Tara Beagan arrived on the redeye from Toronto on Sunday morning, Native Earth’s annual playwrights’ workshop Weekesageechak Begins to Dance having concluded its 22th season the night before. A two week intensive collaboration between playwrights, choreographers, actors, directors and dramaturge, Weesageechak always ends with public “readings” of the new work. Well readings that are usually blocked out performances, and the actors often know their lines.
It was at Weesageechak that I first saw Dreary and Izzy, Tara’s play about sister love and loyalty across race, adoption and the ravages of foetal alcohol syndrome. The play went on to full production at Factory Studio Theatre in Toronto, and even before it opened the response from one corner of the Aboriginal community was to demand it be closed. The objection? Beagan was stereotyping the Aboriginal community by associating it with FAS.
The show went on. And Tara talked to us about being shocked herself when she learned about FAS. Despite its widespread effects, like many, she had had no idea. It was her sister, a schoolteacher in Alberta, who first described its effects to her, and this was the inspiration for Izzy, the adopted Native sister, and her younger “elder” sister Dreary.
The excerpt we read – I did the lines of Mrs. Harper, the white neighbour, and Tara did all the other voices – described the horror of newborns on withdrawal, as well as the grace in children like Izzy not understanding what they’ve lost. At the heart of the play is the relationship of the two sisters, characters who rise to the occasion, defying stereotype.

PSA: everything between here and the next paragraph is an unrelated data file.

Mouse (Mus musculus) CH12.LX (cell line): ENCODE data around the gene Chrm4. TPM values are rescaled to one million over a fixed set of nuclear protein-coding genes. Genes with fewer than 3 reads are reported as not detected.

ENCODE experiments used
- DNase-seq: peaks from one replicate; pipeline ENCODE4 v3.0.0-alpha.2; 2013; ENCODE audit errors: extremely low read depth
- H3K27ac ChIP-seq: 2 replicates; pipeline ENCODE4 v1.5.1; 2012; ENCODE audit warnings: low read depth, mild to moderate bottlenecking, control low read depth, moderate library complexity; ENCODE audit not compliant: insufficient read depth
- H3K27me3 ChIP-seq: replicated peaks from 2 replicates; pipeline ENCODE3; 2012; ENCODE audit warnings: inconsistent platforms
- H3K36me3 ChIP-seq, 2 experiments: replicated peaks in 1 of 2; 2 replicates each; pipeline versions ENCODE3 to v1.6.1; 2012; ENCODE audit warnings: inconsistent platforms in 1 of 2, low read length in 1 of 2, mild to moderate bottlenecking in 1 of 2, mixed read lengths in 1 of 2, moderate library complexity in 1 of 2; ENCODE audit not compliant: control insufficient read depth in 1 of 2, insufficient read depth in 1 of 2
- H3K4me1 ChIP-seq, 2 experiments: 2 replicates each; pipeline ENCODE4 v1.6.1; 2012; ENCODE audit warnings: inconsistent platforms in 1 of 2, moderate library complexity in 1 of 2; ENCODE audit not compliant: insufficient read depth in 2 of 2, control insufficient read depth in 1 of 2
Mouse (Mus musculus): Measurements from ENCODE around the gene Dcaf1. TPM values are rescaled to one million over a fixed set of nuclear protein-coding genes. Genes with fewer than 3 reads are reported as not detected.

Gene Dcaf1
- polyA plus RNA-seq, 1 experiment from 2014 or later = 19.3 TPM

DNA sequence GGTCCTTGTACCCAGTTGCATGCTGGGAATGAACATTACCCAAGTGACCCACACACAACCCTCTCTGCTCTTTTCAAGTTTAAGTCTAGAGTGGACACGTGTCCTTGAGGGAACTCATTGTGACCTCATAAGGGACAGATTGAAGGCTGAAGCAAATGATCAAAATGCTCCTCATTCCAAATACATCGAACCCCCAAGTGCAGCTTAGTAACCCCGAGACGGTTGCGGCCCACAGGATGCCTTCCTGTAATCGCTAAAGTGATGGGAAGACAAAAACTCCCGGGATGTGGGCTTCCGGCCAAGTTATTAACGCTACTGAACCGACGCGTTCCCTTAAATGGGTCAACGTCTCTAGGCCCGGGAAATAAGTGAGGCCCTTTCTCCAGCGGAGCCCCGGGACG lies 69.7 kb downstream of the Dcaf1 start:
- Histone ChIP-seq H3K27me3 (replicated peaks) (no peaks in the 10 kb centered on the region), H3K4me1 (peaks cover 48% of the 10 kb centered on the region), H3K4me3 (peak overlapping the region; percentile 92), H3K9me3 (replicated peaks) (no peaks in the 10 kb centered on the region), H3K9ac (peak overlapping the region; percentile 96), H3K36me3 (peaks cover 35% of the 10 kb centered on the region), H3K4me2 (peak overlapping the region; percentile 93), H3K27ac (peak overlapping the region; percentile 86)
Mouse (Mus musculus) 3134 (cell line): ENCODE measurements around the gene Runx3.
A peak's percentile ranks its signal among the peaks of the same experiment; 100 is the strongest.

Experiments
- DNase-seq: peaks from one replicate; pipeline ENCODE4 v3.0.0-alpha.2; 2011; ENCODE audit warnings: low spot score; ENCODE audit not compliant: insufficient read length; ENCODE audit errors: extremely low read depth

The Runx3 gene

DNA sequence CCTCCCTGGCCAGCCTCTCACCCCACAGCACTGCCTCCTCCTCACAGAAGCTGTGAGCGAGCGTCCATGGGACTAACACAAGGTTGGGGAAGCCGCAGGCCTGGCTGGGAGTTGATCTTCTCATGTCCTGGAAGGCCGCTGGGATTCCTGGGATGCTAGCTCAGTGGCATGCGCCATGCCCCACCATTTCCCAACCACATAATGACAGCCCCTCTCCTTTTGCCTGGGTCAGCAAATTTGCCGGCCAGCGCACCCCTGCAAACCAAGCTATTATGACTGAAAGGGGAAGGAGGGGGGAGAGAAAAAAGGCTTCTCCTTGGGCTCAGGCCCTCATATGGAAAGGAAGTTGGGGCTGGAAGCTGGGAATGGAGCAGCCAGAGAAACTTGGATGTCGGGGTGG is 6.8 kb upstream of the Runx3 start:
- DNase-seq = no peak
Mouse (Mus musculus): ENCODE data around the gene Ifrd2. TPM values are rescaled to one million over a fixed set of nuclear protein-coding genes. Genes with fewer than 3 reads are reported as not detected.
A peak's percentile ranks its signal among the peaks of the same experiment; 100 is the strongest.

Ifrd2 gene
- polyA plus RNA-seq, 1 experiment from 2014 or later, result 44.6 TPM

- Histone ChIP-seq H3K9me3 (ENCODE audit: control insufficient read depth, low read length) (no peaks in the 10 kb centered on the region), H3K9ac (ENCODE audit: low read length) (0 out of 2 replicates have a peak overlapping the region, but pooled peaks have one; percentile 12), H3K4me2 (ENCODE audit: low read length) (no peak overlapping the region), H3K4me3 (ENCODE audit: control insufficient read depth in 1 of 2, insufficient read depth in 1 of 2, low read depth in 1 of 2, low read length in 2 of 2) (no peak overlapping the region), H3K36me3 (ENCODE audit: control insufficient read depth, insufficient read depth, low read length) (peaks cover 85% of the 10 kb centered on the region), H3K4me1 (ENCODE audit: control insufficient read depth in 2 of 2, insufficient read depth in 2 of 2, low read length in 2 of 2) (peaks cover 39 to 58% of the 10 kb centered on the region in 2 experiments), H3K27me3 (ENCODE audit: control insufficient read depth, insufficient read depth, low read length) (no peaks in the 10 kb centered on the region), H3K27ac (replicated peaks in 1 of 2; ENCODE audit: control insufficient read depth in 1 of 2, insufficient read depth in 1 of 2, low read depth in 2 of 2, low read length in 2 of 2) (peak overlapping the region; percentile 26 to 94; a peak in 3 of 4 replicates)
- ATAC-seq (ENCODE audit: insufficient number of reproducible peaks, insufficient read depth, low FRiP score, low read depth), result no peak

Tara talked about how real events can spark a play — as a review in the Toronto Star of Native Earth’s production of A Very Polite Genocide, or the Girl Who Fell to Earth did for Anatomy of an Indian. Despite the backgrounder Native Earth prepared for press coming to see the preview of the play, the review used the term Indian in the first sentence. Apparently the Star’s “style guide” overruled the use of Native. The term Indian, it claimed, “while objectionable to some, is perfectly useable.”
The great thing about drama is the way it can bring rhetoric down to the personal. The play involved the audience and two actors (one Caucasian, the other Lorne Cardinal) who test out how “useable” insulting epithets are in real life. Write your own worst insult on a label and see how you like hearing it announced from the stage…
Tara spoke of several other plays that do that, take a dead-serious issue and turn it whacky. In her short play Here, Boy, a gay couple and a homeless Native man who’s living in the park and trapping small animals for food are brought together when Maurice’s partner Dale decides to approach Jesse for an apology. Maurice, who’s inconsolable at the loss of his beloved pet dog , needs closure. (Seriously. )
In short, keep an eye open for Native theatre/performance going on near you. Don’t think that it’s only for Aboriginal audiences.